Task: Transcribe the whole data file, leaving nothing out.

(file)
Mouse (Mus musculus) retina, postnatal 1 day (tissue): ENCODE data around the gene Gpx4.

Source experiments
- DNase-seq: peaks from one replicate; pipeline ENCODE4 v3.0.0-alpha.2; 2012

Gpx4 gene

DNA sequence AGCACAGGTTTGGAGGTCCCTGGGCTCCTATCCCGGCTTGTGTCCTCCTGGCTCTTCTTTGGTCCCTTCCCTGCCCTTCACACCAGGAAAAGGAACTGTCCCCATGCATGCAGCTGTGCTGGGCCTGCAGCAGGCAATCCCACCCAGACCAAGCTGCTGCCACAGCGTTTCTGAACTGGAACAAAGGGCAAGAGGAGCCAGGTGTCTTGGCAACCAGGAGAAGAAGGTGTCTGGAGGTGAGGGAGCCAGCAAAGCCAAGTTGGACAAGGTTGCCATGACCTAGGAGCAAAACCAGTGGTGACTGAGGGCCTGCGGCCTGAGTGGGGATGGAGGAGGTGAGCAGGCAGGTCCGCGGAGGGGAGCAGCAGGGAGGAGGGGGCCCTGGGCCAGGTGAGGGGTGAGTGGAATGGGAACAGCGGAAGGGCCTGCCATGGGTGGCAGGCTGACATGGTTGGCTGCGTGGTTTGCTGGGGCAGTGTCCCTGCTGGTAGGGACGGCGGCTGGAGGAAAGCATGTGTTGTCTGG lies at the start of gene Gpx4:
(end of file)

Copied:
Mouse (Mus musculus) retina, postnatal 1 day (tissue): ENCODE data around the gene Gpx4.

Source experiments
- DNase-seq: peaks from one replicate; pipeline ENCODE4 v3.0.0-alpha.2; 2012

Gpx4 gene

DNA sequence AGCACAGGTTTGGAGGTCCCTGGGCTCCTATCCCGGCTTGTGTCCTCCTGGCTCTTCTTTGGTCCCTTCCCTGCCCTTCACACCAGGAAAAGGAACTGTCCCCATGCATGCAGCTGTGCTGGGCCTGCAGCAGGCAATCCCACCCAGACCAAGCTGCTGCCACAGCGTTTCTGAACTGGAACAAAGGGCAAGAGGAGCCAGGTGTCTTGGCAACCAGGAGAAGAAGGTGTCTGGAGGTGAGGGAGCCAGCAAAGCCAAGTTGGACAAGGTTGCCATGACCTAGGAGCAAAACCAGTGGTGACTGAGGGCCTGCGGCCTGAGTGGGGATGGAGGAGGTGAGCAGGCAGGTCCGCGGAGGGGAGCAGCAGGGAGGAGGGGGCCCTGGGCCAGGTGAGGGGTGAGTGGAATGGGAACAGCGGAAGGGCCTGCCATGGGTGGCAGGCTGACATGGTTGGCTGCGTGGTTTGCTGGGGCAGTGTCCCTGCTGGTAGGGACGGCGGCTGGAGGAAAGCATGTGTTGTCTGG lies at the start of gene Gpx4: